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be new heavens and a new earth, which will be (not like the present earth, the dwelling place of righteousness and of unrighteousness, of the godly mingled with the ungodly, but) emphatically and solely the dwelling place of righteousness (ver. 13). [Note X.]
palpable absurdity of all this is so great, as at once to convince me ihat an interpretation of what is called the first resurrection (Rev. xx. 4), which would necessarily involve such an absurdity, cannot be according to the mind of the Holy Ghost.
[X] The expression, according to his promise, in ver. 13, we according to his promise look for new heavens and new earth, appears to me to refer to the prophecy concerning the new heavens and new earth. (Isai. lxv. and lxvi.) Upon this subject I would suggest the following considerations for the reader's deliberation :-First, I conceive the prophecy concerning the creation of the new heavens and earth, like some others, has a twofold fulfilment; one figurative, the other literal. 1. The consideration of the passage itself in Isai. Ixv. and Ixvi. leads me to conceive there has been a creation of a new heavens and earth in a figurative sense; and, 2. the reference which the Holy Ghost has made to it in 2 Pet. iii. 13, equally leads me to expect that there will be a creation of a new heavens and earth in a literal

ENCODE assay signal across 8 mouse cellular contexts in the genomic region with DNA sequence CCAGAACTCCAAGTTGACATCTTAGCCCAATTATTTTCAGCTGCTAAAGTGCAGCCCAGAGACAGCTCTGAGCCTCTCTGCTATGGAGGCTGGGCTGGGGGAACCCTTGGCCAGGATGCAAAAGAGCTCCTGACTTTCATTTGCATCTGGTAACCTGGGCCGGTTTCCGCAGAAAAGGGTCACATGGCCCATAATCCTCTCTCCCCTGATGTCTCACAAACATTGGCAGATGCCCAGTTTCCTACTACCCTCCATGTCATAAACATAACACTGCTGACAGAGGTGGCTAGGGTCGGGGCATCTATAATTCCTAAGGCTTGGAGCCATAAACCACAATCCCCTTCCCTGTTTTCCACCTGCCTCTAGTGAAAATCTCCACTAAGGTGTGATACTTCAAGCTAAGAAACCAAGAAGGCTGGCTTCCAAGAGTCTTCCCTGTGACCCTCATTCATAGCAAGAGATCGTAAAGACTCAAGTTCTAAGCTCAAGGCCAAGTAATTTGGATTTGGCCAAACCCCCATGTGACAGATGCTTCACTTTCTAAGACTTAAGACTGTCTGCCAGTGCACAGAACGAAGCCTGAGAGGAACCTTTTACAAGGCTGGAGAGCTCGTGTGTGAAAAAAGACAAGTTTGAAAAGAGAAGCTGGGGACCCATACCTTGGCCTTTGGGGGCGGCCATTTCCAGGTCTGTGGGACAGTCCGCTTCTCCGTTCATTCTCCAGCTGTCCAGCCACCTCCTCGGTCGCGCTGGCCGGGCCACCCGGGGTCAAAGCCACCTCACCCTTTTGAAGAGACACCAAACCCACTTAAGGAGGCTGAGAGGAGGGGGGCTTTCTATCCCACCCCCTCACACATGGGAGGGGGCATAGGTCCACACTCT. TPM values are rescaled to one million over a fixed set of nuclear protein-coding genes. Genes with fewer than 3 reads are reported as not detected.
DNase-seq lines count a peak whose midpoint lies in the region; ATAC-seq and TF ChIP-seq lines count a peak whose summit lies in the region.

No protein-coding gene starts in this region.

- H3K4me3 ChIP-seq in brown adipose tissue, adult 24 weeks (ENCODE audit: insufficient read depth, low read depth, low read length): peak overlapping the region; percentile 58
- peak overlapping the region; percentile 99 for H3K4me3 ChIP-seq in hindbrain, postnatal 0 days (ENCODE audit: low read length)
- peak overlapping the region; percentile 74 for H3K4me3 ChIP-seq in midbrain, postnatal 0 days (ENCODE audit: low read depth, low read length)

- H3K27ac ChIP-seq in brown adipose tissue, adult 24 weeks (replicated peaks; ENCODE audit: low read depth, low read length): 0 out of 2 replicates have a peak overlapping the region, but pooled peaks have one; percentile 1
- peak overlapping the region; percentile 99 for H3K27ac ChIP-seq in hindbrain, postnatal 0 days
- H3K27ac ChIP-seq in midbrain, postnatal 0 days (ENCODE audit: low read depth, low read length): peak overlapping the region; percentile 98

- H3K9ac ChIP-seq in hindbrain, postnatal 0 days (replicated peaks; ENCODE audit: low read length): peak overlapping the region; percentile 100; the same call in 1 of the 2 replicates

First. With respect to the figurative sense, the ideas of heaven and earth appear to me to be frequently introduced in the Scriptures in reference to powers among mankind; such as Babylon, Isai. xiii. 10: “For the stars of heaven and the constellations thereof shall not give their light : the sun shall be darkened in his going forth, and the moon shall not causc her light to shine.” Idumea, Isai. xxxiv. 4, 5 : “ And all the host of heaven shall be dissolved, and the heavens shall be rolled together as a scroll : and all their host shall fall down, as the leaf falleth off from the vine, and as a falling fig from the fig tree. For my sword shall be bathed in heaven : behold, it shall come down upon Idumea, and upon the people of my curse, to judgment. Judah, Jer. iv. 23, 21: “I beheld the earth, and, lo, it was without form and void ; and the heavens, and they had no light. I beheld the mountains, and, lo, they trembled, and all the hills moved lightly.' Egypt, Ezek. xxxii. 7,8: “ And when I shall put thee out, I will cover the heaven, and make the stars thereof dark ; I will cover the sun with a cloud, and the moon shall not give her light. All the bright lights of heaven will I make dark over thee, and set darkness upon thy land, saith the Lord God” And the heathen Roman empire, Rev. vi. 12–14: “ And I beheld when he had opened the sixth seal, and, lo, there was a great earthquake ; and the sun became black as sackcloth of hair, and the moon became as blood : and the stars of heaven fell unto the earth, even as a fig trec casteth her untimely figs, when she is shaken of a mighty wind. And the heaven departed as a scroll when it is rolled together; and every mountain and island were moved out of their places. "-See Mede, Newton, Gill, on this passage.